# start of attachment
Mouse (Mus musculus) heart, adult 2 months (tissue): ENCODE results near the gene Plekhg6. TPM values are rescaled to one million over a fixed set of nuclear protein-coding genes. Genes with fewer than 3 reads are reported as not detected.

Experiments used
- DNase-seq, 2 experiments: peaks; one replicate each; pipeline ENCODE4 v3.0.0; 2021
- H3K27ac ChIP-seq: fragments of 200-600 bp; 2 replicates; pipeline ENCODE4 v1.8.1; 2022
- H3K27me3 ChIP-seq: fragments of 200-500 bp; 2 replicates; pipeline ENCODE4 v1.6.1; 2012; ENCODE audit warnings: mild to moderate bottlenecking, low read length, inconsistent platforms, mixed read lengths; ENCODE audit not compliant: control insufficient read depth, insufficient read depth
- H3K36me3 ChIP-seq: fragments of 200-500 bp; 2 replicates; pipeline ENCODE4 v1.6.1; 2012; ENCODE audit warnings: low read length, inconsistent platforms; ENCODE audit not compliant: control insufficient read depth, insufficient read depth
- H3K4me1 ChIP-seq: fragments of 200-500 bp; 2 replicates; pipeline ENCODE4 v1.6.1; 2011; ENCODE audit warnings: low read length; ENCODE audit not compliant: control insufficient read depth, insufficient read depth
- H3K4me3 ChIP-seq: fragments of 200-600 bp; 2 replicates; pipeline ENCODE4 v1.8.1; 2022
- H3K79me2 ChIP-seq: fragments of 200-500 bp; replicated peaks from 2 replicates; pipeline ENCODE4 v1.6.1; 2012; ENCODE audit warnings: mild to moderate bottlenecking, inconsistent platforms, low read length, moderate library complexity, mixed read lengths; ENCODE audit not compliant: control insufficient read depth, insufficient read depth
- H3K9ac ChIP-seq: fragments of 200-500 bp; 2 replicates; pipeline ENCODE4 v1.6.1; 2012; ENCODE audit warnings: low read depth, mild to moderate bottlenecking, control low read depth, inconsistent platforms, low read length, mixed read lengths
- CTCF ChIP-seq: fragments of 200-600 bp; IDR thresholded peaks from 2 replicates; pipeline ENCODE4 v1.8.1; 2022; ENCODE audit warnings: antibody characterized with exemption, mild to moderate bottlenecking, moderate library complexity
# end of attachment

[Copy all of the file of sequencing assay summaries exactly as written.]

Mouse (Mus musculus) heart, adult 2 months (tissue): ENCODE results near the gene Plekhg6. TPM values are rescaled to one million over a fixed set of nuclear protein-coding genes. Genes with fewer than 3 reads are reported as not detected.

Experiments used
- DNase-seq, 2 experiments: peaks; one replicate each; pipeline ENCODE4 v3.0.0; 2021
- H3K27ac ChIP-seq: fragments of 200-600 bp; 2 replicates; pipeline ENCODE4 v1.8.1; 2022
- H3K27me3 ChIP-seq: fragments of 200-500 bp; 2 replicates; pipeline ENCODE4 v1.6.1; 2012; ENCODE audit warnings: mild to moderate bottlenecking, low read length, inconsistent platforms, mixed read lengths; ENCODE audit not compliant: control insufficient read depth, insufficient read depth
- H3K36me3 ChIP-seq: fragments of 200-500 bp; 2 replicates; pipeline ENCODE4 v1.6.1; 2012; ENCODE audit warnings: low read length, inconsistent platforms; ENCODE audit not compliant: control insufficient read depth, insufficient read depth
- H3K4me1 ChIP-seq: fragments of 200-500 bp; 2 replicates; pipeline ENCODE4 v1.6.1; 2011; ENCODE audit warnings: low read length; ENCODE audit not compliant: control insufficient read depth, insufficient read depth
- H3K4me3 ChIP-seq: fragments of 200-600 bp; 2 replicates; pipeline ENCODE4 v1.8.1; 2022
- H3K79me2 ChIP-seq: fragments of 200-500 bp; replicated peaks from 2 replicates; pipeline ENCODE4 v1.6.1; 2012; ENCODE audit warnings: mild to moderate bottlenecking, inconsistent platforms, low read length, moderate library complexity, mixed read lengths; ENCODE audit not compliant: control insufficient read depth, insufficient read depth
- H3K9ac ChIP-seq: fragments of 200-500 bp; 2 replicates; pipeline ENCODE4 v1.6.1; 2012; ENCODE audit warnings: low read depth, mild to moderate bottlenecking, control low read depth, inconsistent platforms, low read length, mixed read lengths
- CTCF ChIP-seq: fragments of 200-600 bp; IDR thresholded peaks from 2 replicates; pipeline ENCODE4 v1.8.1; 2022; ENCODE audit warnings: antibody characterized with exemption, mild to moderate bottlenecking, moderate library complexity